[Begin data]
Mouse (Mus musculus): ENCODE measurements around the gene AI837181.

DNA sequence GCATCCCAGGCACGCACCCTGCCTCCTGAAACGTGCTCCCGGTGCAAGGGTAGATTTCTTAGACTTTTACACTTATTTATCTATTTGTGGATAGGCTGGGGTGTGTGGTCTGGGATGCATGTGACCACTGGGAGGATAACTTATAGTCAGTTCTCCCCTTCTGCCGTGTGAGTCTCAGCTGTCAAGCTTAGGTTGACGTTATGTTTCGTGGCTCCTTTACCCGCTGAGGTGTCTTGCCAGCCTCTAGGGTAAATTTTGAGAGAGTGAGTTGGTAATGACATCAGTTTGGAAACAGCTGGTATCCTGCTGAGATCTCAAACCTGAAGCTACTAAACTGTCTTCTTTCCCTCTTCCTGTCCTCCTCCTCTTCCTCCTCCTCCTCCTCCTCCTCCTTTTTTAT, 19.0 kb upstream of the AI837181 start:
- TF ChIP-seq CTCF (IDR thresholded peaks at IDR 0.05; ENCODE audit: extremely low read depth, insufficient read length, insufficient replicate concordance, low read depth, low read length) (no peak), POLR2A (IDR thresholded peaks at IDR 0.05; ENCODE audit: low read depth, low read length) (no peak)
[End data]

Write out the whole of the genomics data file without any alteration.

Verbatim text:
Mouse (Mus musculus): ENCODE measurements around the gene AI837181.

DNA sequence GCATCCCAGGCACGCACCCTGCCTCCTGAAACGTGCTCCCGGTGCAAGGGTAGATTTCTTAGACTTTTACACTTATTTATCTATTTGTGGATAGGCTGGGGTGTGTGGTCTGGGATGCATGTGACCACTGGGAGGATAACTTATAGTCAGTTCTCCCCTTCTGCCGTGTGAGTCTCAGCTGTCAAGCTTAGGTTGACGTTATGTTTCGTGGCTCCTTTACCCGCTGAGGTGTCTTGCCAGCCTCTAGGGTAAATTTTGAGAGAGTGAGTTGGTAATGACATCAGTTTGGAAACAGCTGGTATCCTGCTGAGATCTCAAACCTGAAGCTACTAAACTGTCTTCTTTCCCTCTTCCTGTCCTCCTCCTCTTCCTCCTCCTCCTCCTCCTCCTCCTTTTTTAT, 19.0 kb upstream of the AI837181 start:
- TF ChIP-seq CTCF (IDR thresholded peaks at IDR 0.05; ENCODE audit: extremely low read depth, insufficient read length, insufficient replicate concordance, low read depth, low read length) (no peak), POLR2A (IDR thresholded peaks at IDR 0.05; ENCODE audit: low read depth, low read length) (no peak)